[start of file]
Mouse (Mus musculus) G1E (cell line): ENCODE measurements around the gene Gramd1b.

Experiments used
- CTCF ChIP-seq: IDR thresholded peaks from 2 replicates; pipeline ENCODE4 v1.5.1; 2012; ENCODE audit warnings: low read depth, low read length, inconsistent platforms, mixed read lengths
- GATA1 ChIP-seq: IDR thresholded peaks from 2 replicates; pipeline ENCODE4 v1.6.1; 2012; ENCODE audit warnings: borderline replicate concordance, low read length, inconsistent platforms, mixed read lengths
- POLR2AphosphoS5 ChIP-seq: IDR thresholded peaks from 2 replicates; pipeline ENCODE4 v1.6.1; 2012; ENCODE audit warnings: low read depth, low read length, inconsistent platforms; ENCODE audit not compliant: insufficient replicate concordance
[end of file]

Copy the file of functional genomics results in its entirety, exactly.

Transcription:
Mouse (Mus musculus) G1E (cell line): ENCODE measurements around the gene Gramd1b.

Experiments used
- CTCF ChIP-seq: IDR thresholded peaks from 2 replicates; pipeline ENCODE4 v1.5.1; 2012; ENCODE audit warnings: low read depth, low read length, inconsistent platforms, mixed read lengths
- GATA1 ChIP-seq: IDR thresholded peaks from 2 replicates; pipeline ENCODE4 v1.6.1; 2012; ENCODE audit warnings: borderline replicate concordance, low read length, inconsistent platforms, mixed read lengths
- POLR2AphosphoS5 ChIP-seq: IDR thresholded peaks from 2 replicates; pipeline ENCODE4 v1.6.1; 2012; ENCODE audit warnings: low read depth, low read length, inconsistent platforms; ENCODE audit not compliant: insufficient replicate concordance